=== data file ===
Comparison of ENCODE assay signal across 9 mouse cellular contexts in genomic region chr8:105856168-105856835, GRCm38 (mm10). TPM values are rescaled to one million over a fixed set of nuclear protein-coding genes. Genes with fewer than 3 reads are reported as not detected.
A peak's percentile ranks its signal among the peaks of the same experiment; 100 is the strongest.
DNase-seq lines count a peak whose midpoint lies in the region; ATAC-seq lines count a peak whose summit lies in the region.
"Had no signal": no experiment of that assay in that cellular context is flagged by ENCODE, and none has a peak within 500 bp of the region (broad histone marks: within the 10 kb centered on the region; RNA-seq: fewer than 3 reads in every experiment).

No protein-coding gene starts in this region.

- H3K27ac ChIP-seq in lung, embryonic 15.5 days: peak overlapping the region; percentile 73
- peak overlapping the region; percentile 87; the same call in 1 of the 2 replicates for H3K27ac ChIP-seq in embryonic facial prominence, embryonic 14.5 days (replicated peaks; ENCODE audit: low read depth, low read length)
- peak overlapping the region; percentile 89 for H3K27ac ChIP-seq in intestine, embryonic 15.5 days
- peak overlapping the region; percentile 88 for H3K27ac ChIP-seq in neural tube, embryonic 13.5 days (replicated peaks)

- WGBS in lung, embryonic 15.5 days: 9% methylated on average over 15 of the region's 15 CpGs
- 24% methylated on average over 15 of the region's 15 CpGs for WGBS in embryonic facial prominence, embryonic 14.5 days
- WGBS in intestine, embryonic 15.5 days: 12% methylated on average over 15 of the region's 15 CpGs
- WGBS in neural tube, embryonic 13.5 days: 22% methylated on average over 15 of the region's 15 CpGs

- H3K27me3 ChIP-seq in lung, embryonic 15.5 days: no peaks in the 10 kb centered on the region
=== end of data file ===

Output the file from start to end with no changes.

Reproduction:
Comparison of ENCODE assay signal across 9 mouse cellular contexts in genomic region chr8:105856168-105856835, GRCm38 (mm10). TPM values are rescaled to one million over a fixed set of nuclear protein-coding genes. Genes with fewer than 3 reads are reported as not detected.
A peak's percentile ranks its signal among the peaks of the same experiment; 100 is the strongest.
DNase-seq lines count a peak whose midpoint lies in the region; ATAC-seq lines count a peak whose summit lies in the region.
"Had no signal": no experiment of that assay in that cellular context is flagged by ENCODE, and none has a peak within 500 bp of the region (broad histone marks: within the 10 kb centered on the region; RNA-seq: fewer than 3 reads in every experiment).

No protein-coding gene starts in this region.

- H3K27ac ChIP-seq in lung, embryonic 15.5 days: peak overlapping the region; percentile 73
- peak overlapping the region; percentile 87; the same call in 1 of the 2 replicates for H3K27ac ChIP-seq in embryonic facial prominence, embryonic 14.5 days (replicated peaks; ENCODE audit: low read depth, low read length)
- peak overlapping the region; percentile 89 for H3K27ac ChIP-seq in intestine, embryonic 15.5 days
- peak overlapping the region; percentile 88 for H3K27ac ChIP-seq in neural tube, embryonic 13.5 days (replicated peaks)

- WGBS in lung, embryonic 15.5 days: 9% methylated on average over 15 of the region's 15 CpGs
- 24% methylated on average over 15 of the region's 15 CpGs for WGBS in embryonic facial prominence, embryonic 14.5 days
- WGBS in intestine, embryonic 15.5 days: 12% methylated on average over 15 of the region's 15 CpGs
- WGBS in neural tube, embryonic 13.5 days: 22% methylated on average over 15 of the region's 15 CpGs

- H3K27me3 ChIP-seq in lung, embryonic 15.5 days: no peaks in the 10 kb centered on the region